Acids also increase migration of BPA. Most of this migration happens during processing, but some can occur during storage if the food is in contact with the BPA-containing coating. The coating can’t touch the food as long as the jar stays upright, but some home canners who send their products to friends and relatives worry that even jellies and well-gelled jams may end up tainted by BPA if the parcel is flipped during shipment.
This fear is legitimate. In 2010, Popular Mechanics sent boxes loaded with movement and impact sensors around the country via the U.S. Postal Service (USPS), the United Parcel Service, and Federal Express. The packages got turned upside-down repeatedly during every trip with each company. (Although the USPS dropped the packages the least, it flipped them the most—on average, twelve and a half times per trip!) The package labeled “FRAGILE” and “THIS SIDE UP,” in fact, got flipped the most.
Alternatives to Ball and Kerr
Some home canners have tried to avoid these concerns by hunting down BPA-free mason-jar lids, and several have asked for my help in searching out and testing them. One reader of this blog recommended Leifheit lids, from Germany. These lids are both BPA-free and “bulletproof,” she told me. Before I ordered some, though, I wanted to confirm that they were BPA-free. This should have been easy; Leifheit has a U.S. division with an excellent website. But my emails and phone calls to the company were never returned, and others inquiring about BPA have reported the same experience. One blogger got through to a representative who admitted that the Leifheit lid linings have “negligible traces of BPA.” Perhaps as many traces as Jarden’s lids have, albeit at a much higher price? Nobody seems to know.
One European mason-jar manufacturer makes truly BPA-free metal lids, according to Cathleen O’Keefe of the Massachusetts chapter of the Northeast Organic Farming Association (NOFA). Bormiolo Rocco, an Italian producer of fine glass, sells these mason jars and one-piece caps under the name Quattro Stagioni. Cathleen, who places bulk orders on behalf of NOFA members and anyone else who wants the caps, sold me some in both regular and wide-mouth sizes ($.80 and $1.05, respectively, for a packet of two, plus a little for shipping; Ball lids, when sold with screw bands, cost almost as much). The Quattro Stagioni caps are easy to use: You just rinse them in hot water, fill the jars as usual, and screw on the caps. If I’m translating the Italian instructions correctly, you’re supposed to leave the jars in the kettle of hot water until they have cooled, but I take them out as soon as the boiling period is up, in accordance with USDA recommendations. You can tell the jar is sealed in the same way you can with a Ball or Kerr lid: The vacuum pulls the center of the lid down firm. Nicest of all, you can open the lid by unscrewing it rather than prying it off (though the lids can be hard to unscrew, even when you’re using them with dry foods). Quattro Stagioni caps are not intended for pressure canning.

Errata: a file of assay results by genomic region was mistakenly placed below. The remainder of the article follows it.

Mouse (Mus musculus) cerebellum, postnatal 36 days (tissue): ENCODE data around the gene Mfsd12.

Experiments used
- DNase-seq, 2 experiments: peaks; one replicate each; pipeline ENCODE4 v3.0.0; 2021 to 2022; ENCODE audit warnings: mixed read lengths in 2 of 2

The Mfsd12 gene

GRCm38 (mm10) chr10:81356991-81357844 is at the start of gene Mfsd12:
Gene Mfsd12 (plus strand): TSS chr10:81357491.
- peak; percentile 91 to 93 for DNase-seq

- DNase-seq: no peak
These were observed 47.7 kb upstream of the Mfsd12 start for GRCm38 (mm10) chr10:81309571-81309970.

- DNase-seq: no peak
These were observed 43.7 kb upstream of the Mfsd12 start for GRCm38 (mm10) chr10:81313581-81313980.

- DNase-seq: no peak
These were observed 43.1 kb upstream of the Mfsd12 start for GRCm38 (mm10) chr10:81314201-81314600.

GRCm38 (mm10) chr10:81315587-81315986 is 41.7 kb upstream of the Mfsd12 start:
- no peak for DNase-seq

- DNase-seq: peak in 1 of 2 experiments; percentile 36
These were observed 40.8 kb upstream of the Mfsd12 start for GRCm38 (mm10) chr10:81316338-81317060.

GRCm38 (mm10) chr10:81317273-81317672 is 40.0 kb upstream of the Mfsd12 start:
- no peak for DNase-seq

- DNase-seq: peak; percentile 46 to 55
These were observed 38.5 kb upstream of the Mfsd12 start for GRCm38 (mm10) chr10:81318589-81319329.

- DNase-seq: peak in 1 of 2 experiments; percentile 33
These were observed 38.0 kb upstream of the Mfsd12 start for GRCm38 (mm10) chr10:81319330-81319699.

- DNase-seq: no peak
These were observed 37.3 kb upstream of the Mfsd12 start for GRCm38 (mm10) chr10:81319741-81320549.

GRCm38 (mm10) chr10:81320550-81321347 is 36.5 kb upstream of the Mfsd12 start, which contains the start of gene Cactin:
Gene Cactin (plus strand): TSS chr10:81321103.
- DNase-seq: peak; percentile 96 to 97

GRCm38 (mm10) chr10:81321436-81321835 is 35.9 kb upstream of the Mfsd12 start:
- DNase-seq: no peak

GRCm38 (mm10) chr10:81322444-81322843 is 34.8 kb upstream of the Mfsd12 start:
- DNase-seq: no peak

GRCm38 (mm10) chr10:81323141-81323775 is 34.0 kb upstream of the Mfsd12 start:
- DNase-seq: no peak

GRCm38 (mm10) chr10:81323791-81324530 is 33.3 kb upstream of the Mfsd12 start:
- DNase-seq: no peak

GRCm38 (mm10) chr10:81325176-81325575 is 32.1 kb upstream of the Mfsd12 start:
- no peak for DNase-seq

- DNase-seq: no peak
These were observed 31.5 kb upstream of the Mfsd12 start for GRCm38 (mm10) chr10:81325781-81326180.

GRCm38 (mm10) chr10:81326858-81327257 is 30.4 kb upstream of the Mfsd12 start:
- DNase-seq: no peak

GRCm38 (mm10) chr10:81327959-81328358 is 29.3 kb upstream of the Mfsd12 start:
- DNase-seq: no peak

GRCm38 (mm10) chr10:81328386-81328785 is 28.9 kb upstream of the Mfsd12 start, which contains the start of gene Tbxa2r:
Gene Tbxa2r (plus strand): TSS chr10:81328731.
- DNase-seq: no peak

An American-made, BPA-free alternative to Ball and Kerr lids is a product called Tattler. The Tattler lid is made of solid plastic, a substance called acetal copolymer. This plastic contains no BPA, and it’s approved by the USDA and FDA for contact with food, including meat, provided the food doesn’t contain 15 percent or more alcohol. The plastic lids are guaranteed to last a lifetime, and the company says that in their thirty-five years or so in production no one has ever asked for a replacement. The lids are especially recommended for use with acid food, since acid doesn’t degrade them as it does metal. The lids can be used in pressure canners as well as boiling-water canners.
To make a Tattler lid stick you need a rubber ring, which you place on the jar rim under the plastic lid, and a standard metal band to screw over the plastic lid. The rubber ring is reusable several times, until it becomes stretched, cracked, or cut. The company recommends reversing the rings with each use to prolong their usefulness. You can buy the rubber rings with the lids or separately; the metal screw bands you must get elsewhere.
The recommended procedure for using Tattler lids and rubbers is a little different from that recommended for Ball and Kerr two-piece caps. After scalding the Tattler lid and ring and placing them on the jar top, you screw on the metal band all the way and then turn it back ¼ inch; this allows the jar to vent during processing. After processing, you tighten the metal band as soon as you take the jar out of the canner (use two heavy towels or potholders to avoid burning yourself). When the jar has cooled, remove the metal band. You know the jar is sealed if the lid stays on. To remove the lid, gently insert a table knife between the rubber and the jar.
An Extension food-safety specialist at the University of Georgia, Elizabeth Andress recommends allowing 1 inch headspace when canning with Tattler lids, but I can’t imagine why. I suspect this would lead to oxidation—that is, darkening of the food at the top of the jar. When I’ve used Tattler lids, I’ve stuck with the standard headspace measures of ¼ inch for jams and jellies and ½ inch for pickles.
Tattler lids and rings are probably too expensive ($20.95 for three dozen narrow-mouth lids and rings and $23.95 for a wide-mouth set, from the company website) if you are selling or giving away your preserved foods and aren’t sure the recipients will return everything—jar, lid, ring, and band–undamaged. But the lids and rings are very nice for home use, especially with ungelled acid foods such as pickles, relishes, and tomatoes. And Tattler products may be affordable if you can buy them from a local store instead of having to pay for shipping.